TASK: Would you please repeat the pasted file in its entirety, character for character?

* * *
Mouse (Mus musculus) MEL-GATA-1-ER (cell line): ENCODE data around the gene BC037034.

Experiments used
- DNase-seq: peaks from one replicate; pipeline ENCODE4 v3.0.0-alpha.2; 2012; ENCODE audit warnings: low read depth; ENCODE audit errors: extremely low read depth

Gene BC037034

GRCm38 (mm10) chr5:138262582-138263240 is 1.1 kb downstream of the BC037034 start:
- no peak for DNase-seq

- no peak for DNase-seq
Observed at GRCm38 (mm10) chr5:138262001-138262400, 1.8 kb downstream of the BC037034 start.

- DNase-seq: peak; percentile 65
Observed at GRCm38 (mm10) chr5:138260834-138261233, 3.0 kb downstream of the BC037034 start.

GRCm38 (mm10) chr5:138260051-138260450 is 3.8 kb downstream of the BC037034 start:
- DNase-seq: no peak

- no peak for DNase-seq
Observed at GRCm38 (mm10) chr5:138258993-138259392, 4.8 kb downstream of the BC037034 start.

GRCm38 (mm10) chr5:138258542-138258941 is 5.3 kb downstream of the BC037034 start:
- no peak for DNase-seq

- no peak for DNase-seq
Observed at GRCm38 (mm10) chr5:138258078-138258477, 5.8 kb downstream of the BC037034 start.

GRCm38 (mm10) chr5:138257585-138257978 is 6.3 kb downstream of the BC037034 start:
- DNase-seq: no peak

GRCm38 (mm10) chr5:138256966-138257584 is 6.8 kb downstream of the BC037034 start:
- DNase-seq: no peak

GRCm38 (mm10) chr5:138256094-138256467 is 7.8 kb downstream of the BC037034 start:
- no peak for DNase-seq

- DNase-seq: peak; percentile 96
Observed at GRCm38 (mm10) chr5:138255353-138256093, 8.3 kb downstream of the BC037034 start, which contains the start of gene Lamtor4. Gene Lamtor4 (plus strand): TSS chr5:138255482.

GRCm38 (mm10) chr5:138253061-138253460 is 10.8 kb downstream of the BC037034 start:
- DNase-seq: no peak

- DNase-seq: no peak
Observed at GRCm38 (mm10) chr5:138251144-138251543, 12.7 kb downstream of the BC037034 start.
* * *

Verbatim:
Mouse (Mus musculus) MEL-GATA-1-ER (cell line): ENCODE data around the gene BC037034.

Experiments used
- DNase-seq: peaks from one replicate; pipeline ENCODE4 v3.0.0-alpha.2; 2012; ENCODE audit warnings: low read depth; ENCODE audit errors: extremely low read depth

Gene BC037034

GRCm38 (mm10) chr5:138262582-138263240 is 1.1 kb downstream of the BC037034 start:
- no peak for DNase-seq

- no peak for DNase-seq
Observed at GRCm38 (mm10) chr5:138262001-138262400, 1.8 kb downstream of the BC037034 start.

- DNase-seq: peak; percentile 65
Observed at GRCm38 (mm10) chr5:138260834-138261233, 3.0 kb downstream of the BC037034 start.

GRCm38 (mm10) chr5:138260051-138260450 is 3.8 kb downstream of the BC037034 start:
- DNase-seq: no peak

- no peak for DNase-seq
Observed at GRCm38 (mm10) chr5:138258993-138259392, 4.8 kb downstream of the BC037034 start.

GRCm38 (mm10) chr5:138258542-138258941 is 5.3 kb downstream of the BC037034 start:
- no peak for DNase-seq

- no peak for DNase-seq
Observed at GRCm38 (mm10) chr5:138258078-138258477, 5.8 kb downstream of the BC037034 start.

GRCm38 (mm10) chr5:138257585-138257978 is 6.3 kb downstream of the BC037034 start:
- DNase-seq: no peak

GRCm38 (mm10) chr5:138256966-138257584 is 6.8 kb downstream of the BC037034 start:
- DNase-seq: no peak

GRCm38 (mm10) chr5:138256094-138256467 is 7.8 kb downstream of the BC037034 start:
- no peak for DNase-seq

- DNase-seq: peak; percentile 96
Observed at GRCm38 (mm10) chr5:138255353-138256093, 8.3 kb downstream of the BC037034 start, which contains the start of gene Lamtor4. Gene Lamtor4 (plus strand): TSS chr5:138255482.

GRCm38 (mm10) chr5:138253061-138253460 is 10.8 kb downstream of the BC037034 start:
- DNase-seq: no peak

- DNase-seq: no peak
Observed at GRCm38 (mm10) chr5:138251144-138251543, 12.7 kb downstream of the BC037034 start.